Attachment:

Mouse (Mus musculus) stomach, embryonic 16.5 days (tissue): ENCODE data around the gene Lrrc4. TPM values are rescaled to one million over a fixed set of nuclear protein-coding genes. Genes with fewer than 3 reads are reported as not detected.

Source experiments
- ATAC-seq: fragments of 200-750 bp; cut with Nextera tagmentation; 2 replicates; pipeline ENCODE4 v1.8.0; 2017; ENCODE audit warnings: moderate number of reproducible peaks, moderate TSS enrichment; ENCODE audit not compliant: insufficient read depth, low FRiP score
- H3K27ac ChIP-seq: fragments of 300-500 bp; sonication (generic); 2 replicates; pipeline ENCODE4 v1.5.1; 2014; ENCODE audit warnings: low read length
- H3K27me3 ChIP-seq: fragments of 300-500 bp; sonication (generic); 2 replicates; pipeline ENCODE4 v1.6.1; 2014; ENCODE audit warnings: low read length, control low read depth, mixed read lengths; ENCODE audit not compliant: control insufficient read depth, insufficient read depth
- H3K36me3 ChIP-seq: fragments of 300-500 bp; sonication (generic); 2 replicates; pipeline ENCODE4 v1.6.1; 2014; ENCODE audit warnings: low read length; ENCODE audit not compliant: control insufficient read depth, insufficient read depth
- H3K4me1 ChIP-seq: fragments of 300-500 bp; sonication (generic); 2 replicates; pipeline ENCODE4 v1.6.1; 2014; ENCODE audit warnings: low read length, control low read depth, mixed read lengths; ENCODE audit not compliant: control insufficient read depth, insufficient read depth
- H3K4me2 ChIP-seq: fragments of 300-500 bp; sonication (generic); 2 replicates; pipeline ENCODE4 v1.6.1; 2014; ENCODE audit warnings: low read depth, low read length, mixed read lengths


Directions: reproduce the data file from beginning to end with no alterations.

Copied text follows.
Mouse (Mus musculus) stomach, embryonic 16.5 days (tissue): ENCODE data around the gene Lrrc4. TPM values are rescaled to one million over a fixed set of nuclear protein-coding genes. Genes with fewer than 3 reads are reported as not detected.

Source experiments
- ATAC-seq: fragments of 200-750 bp; cut with Nextera tagmentation; 2 replicates; pipeline ENCODE4 v1.8.0; 2017; ENCODE audit warnings: moderate number of reproducible peaks, moderate TSS enrichment; ENCODE audit not compliant: insufficient read depth, low FRiP score
- H3K27ac ChIP-seq: fragments of 300-500 bp; sonication (generic); 2 replicates; pipeline ENCODE4 v1.5.1; 2014; ENCODE audit warnings: low read length
- H3K27me3 ChIP-seq: fragments of 300-500 bp; sonication (generic); 2 replicates; pipeline ENCODE4 v1.6.1; 2014; ENCODE audit warnings: low read length, control low read depth, mixed read lengths; ENCODE audit not compliant: control insufficient read depth, insufficient read depth
- H3K36me3 ChIP-seq: fragments of 300-500 bp; sonication (generic); 2 replicates; pipeline ENCODE4 v1.6.1; 2014; ENCODE audit warnings: low read length; ENCODE audit not compliant: control insufficient read depth, insufficient read depth
- H3K4me1 ChIP-seq: fragments of 300-500 bp; sonication (generic); 2 replicates; pipeline ENCODE4 v1.6.1; 2014; ENCODE audit warnings: low read length, control low read depth, mixed read lengths; ENCODE audit not compliant: control insufficient read depth, insufficient read depth
- H3K4me2 ChIP-seq: fragments of 300-500 bp; sonication (generic); 2 replicates; pipeline ENCODE4 v1.6.1; 2014; ENCODE audit warnings: low read depth, low read length, mixed read lengths